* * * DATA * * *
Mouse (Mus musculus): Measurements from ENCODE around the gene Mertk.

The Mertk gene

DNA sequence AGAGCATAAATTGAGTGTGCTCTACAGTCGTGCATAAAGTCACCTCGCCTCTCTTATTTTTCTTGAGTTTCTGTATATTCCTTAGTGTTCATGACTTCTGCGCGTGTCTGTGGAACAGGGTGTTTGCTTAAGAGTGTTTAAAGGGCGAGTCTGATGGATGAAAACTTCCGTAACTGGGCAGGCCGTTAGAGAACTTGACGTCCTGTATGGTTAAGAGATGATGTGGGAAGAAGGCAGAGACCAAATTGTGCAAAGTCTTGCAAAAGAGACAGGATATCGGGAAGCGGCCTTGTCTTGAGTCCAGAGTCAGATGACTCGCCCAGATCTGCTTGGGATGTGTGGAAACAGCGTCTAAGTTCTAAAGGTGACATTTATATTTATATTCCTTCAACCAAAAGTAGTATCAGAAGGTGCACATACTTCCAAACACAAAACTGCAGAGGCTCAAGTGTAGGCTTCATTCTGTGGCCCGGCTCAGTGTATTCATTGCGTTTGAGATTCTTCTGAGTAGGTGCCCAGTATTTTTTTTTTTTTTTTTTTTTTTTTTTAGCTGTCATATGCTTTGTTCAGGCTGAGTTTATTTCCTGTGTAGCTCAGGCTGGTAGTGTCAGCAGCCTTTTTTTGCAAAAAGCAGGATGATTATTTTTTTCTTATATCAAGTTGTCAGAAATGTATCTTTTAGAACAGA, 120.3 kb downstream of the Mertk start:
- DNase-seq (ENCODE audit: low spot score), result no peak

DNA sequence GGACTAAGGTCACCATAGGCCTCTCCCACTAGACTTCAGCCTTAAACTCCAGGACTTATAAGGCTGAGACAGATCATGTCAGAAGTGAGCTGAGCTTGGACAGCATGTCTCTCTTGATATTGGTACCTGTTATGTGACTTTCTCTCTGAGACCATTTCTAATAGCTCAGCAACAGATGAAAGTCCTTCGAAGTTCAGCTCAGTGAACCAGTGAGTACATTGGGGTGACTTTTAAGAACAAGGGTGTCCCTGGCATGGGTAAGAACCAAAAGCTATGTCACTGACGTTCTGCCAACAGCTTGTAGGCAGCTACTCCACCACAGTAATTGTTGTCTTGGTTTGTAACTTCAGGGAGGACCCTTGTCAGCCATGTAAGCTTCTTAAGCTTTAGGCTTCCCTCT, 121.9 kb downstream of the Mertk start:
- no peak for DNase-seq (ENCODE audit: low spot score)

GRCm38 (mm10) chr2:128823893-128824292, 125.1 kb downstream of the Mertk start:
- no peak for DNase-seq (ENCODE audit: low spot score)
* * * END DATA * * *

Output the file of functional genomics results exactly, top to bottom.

Mouse (Mus musculus): Measurements from ENCODE around the gene Mertk.

The Mertk gene

DNA sequence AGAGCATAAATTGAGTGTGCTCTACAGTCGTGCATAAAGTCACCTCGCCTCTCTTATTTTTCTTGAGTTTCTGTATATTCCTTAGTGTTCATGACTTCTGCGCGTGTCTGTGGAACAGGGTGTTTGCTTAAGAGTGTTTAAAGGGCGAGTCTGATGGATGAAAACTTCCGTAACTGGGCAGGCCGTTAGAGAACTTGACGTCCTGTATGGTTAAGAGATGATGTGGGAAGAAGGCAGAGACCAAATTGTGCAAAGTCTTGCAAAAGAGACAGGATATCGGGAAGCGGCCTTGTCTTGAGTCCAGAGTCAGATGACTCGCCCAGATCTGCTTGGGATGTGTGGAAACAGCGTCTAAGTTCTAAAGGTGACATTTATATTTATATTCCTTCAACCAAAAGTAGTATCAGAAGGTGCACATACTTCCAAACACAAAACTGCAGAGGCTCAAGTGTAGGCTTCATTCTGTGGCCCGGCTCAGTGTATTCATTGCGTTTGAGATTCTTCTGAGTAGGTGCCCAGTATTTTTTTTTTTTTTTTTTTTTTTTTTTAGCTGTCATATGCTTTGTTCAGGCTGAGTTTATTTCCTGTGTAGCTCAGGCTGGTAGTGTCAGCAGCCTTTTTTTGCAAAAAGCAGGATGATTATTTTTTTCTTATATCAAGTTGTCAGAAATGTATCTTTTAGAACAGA, 120.3 kb downstream of the Mertk start:
- DNase-seq (ENCODE audit: low spot score), result no peak

DNA sequence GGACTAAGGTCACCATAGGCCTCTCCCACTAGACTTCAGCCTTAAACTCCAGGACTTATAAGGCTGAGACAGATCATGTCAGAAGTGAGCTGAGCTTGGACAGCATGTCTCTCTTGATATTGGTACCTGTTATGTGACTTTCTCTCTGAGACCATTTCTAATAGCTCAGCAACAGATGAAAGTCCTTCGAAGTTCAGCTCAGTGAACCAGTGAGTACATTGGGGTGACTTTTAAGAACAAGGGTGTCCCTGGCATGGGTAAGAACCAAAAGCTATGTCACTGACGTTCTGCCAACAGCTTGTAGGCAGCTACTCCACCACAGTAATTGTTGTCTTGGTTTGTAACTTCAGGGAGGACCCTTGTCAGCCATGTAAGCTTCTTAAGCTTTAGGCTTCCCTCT, 121.9 kb downstream of the Mertk start:
- no peak for DNase-seq (ENCODE audit: low spot score)

GRCm38 (mm10) chr2:128823893-128824292, 125.1 kb downstream of the Mertk start:
- no peak for DNase-seq (ENCODE audit: low spot score)